For Delhi based artist Lovely Kukreja, the choice to become a full-time illustrator was a spontaneous decision. He moved away from his commerce studies to become a graphic designer, eventually specialising in digital art and illustration in 2005. Interestingly, he was not an avid reader of comics while growing up and favoured the available animated shows like Chip ‘n’ Dale, Talespin, and Duck Tales.
Currently, he leads the content department at Bobble AI, where he helps develop virtual avatars for stickers and gifs to enable a personalised experience for their users across messaging apps. A classic example of where modern technology meets traditional art forms.
Lovely is best known for his adorable illustrations of Indian mythological figures. The series depicts various gods and goddesses in a cute, child-like form combined with a soft yet vibrant colour palette. When creating pieces linked to heritage or religion, Lovely believes that the artist is responsible for balancing their personal style and the sanctity of the depiction itself, where cultural boundaries should be respected. His inclination towards children’s content and spirituality motivated him to create something that everyone, both young and old, could enjoy.
Having dabbled in children’s illustrations, medical illustrations, and UI design (to name a few), Lovely’s philosophy is that “evolution is the only key to survive and grow”. One of the major challenges during his career was “selling himself”, which he overcame by staying updated with the latest technology, constantly developing his skills, and making sure to market his development on social media and not simply posting to keep with the trends. Favouring freehand drawing for concept development, Lovely avoids references as much as possible and instead goes with his instincts for composition, character, emotions and colour to create an original piece. The aim for him is simple – try to be better than yesterday.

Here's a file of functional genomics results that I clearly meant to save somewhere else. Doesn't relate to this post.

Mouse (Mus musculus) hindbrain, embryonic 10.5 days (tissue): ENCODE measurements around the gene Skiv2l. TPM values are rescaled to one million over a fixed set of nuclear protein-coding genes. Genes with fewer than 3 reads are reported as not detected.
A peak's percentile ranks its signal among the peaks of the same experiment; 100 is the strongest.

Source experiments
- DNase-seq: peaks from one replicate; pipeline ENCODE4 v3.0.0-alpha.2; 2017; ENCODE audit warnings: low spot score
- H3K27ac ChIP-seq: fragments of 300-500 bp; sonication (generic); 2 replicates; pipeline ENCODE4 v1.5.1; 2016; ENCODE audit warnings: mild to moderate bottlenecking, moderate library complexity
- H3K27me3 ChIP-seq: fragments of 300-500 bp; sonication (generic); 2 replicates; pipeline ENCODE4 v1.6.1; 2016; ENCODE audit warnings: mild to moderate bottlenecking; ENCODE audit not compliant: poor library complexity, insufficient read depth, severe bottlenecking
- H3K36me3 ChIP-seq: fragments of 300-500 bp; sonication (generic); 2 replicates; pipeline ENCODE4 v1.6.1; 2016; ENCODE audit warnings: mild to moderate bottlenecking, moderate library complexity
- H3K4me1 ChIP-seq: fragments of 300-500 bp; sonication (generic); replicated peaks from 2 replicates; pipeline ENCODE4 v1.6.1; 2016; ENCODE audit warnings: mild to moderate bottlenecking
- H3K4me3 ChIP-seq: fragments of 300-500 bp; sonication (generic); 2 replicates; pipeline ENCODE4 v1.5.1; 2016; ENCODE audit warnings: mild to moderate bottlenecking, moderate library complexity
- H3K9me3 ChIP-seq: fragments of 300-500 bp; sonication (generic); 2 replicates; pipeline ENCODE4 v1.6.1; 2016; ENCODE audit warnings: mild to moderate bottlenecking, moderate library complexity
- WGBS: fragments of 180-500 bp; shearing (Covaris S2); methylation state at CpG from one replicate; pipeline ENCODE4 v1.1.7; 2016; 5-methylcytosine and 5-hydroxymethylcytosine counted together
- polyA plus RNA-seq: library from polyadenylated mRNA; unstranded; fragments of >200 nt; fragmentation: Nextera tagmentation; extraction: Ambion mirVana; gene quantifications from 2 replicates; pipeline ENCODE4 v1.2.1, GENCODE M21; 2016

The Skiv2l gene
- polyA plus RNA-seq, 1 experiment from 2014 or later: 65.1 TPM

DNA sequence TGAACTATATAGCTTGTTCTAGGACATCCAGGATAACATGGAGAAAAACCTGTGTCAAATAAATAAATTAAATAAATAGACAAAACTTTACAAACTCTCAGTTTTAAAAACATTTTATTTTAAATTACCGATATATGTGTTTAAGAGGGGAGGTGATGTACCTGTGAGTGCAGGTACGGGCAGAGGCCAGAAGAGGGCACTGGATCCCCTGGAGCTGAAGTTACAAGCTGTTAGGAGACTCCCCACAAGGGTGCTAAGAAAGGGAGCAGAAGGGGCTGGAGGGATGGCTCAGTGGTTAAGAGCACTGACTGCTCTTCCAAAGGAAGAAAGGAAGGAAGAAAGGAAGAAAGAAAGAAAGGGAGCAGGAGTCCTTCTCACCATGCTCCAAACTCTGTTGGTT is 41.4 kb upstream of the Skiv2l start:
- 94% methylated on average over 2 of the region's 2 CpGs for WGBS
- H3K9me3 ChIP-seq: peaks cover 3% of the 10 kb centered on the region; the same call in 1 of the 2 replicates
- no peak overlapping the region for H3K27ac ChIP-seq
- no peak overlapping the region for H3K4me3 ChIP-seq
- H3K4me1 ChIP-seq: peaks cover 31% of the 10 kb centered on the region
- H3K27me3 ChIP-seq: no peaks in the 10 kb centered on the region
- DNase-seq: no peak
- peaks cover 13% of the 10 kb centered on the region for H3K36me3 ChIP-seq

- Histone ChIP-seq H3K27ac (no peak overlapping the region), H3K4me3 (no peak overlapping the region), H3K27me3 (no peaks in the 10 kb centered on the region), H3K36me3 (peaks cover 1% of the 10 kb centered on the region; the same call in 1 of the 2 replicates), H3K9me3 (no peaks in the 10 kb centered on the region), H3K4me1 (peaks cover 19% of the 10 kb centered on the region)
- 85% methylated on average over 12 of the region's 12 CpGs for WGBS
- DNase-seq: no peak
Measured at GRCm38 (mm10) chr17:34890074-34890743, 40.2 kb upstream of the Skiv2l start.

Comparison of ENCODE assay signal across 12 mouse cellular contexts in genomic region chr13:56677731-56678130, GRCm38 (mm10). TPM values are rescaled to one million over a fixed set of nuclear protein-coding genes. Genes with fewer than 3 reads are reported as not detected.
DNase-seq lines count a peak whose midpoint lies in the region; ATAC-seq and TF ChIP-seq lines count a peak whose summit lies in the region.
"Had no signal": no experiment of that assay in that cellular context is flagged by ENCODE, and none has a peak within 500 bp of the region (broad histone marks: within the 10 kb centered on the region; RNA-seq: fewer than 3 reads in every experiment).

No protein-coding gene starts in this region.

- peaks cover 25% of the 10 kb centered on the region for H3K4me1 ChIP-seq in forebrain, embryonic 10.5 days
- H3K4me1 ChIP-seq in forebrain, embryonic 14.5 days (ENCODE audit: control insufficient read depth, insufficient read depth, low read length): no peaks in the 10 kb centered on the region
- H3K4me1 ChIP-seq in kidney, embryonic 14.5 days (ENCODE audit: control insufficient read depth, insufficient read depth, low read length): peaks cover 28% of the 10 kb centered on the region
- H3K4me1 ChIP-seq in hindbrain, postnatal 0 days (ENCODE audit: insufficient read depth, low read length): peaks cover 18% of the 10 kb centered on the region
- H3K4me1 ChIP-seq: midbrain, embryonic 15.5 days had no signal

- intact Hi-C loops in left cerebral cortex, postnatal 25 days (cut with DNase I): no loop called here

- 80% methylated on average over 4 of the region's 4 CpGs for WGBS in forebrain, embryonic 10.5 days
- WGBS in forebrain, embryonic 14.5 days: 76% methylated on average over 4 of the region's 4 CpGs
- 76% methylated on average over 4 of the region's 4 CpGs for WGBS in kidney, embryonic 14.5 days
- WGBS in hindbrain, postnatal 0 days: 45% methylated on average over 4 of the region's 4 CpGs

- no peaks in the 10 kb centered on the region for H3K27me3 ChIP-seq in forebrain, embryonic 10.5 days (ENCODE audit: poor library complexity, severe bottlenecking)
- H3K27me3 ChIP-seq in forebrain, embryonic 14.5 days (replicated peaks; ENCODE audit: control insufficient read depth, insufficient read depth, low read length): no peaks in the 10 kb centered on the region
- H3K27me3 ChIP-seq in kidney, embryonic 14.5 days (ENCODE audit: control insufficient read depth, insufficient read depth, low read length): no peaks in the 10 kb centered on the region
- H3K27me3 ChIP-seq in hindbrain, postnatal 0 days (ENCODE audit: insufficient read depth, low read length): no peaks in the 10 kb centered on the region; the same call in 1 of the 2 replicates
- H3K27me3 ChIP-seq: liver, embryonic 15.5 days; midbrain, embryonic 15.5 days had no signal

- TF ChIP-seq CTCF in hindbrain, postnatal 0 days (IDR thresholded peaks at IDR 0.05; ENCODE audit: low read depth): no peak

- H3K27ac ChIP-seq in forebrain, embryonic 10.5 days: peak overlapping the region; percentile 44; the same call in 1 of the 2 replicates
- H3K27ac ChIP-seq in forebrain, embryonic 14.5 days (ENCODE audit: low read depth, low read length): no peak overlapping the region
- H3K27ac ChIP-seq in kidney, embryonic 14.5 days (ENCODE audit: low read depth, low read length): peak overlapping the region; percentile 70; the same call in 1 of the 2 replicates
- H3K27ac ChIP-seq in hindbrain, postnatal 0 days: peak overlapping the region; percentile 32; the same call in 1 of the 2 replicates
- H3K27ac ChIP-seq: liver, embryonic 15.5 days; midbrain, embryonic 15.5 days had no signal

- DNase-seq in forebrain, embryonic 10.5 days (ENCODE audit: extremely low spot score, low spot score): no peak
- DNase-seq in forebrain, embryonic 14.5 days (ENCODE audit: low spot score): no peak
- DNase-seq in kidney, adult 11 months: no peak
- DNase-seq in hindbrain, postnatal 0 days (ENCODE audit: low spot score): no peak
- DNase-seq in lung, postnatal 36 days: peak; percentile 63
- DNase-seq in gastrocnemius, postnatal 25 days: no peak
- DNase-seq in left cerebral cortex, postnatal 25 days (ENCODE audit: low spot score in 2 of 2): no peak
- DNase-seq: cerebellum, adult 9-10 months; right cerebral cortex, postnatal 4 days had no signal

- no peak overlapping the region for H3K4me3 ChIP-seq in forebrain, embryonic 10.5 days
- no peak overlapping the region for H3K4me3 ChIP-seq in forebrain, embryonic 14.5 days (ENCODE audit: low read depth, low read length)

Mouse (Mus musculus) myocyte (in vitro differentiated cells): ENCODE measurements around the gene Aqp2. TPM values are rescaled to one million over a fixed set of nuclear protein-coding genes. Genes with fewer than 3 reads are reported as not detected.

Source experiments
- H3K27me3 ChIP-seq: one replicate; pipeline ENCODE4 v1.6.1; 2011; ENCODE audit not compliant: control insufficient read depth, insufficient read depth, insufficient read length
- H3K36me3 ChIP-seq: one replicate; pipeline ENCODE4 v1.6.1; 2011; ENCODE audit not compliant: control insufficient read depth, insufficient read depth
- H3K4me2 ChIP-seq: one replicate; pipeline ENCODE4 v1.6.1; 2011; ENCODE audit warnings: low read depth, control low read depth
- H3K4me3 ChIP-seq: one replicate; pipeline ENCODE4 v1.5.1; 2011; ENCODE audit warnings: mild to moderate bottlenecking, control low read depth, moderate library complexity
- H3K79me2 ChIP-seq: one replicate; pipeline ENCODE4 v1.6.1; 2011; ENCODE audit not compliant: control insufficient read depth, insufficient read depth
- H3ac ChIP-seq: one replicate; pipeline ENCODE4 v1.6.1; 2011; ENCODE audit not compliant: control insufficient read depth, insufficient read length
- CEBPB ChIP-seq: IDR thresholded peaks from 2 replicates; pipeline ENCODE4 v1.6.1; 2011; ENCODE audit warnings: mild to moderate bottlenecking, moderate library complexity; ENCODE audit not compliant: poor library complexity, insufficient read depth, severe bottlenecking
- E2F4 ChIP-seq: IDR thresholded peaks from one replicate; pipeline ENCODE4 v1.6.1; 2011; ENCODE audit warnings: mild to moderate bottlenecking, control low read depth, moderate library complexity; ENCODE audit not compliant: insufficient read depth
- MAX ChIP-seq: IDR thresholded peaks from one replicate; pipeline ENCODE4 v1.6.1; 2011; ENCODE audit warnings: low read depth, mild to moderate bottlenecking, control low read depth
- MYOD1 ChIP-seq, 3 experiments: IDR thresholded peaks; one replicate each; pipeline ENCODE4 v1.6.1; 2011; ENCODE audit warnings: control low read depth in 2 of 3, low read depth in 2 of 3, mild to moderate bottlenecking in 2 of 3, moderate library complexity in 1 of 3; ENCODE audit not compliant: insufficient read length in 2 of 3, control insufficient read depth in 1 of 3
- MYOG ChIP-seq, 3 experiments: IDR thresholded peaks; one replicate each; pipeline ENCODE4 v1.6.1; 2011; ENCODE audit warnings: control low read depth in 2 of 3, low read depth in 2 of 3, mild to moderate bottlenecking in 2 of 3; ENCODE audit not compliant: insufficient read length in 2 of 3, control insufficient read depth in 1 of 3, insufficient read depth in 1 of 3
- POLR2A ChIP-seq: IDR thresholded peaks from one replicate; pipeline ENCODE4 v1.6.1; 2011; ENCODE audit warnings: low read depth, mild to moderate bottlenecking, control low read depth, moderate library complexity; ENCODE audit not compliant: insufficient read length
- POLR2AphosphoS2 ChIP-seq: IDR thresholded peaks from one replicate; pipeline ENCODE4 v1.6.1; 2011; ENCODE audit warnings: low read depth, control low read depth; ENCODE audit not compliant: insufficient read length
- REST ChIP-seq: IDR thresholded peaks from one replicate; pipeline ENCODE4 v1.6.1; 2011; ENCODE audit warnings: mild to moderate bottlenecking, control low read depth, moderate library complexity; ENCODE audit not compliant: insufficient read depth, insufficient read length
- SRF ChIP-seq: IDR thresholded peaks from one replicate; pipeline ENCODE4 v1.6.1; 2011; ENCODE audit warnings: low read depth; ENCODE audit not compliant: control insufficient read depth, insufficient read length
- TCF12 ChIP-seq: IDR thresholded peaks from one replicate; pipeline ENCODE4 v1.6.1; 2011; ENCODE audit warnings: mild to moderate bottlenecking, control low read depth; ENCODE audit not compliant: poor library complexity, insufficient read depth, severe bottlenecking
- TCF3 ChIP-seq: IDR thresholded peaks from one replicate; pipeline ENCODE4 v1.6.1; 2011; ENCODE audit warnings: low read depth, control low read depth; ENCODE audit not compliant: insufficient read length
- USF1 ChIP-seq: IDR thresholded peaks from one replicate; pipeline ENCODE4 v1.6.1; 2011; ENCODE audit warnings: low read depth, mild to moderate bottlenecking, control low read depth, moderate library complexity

While he has a Bachelors in Multimedia and Animation, he thinks formal education institutions need to adapt to the shift from traditional to digital media and the high requirement for self-learning and self-representation. While he doesn’t abhor the foundational methods or art school study materials per se, he thinks there is room for improvement in how it is communicated.
15 years later, his advice for those entering the industry can be summed up in a word – temperance. According to Lovely, artists “should enjoy the freedom of expression, but not exploit it.”, doubling down on his stance on representation. He believes that one’s work has a longer shelf life when measured in its “impact and ripple effect” and not “likes and followers”.
He goes on to say that there is nothing wrong with an artist expecting proper monetary compensation for what they do, even though the impression is that creative professions are not sustainable. A lesson to which every digital artist and creative can relate.
Lovely makes it a point to follow the constraints of commercial work but takes the time to satiate his cravings to develop his personal projects and art pieces without any limitations. In his words, “I dedicate my day-time to work for food, and in the night I feed my soul.” In the future, he hopes to start his own production house where he can narrate unexplored stories.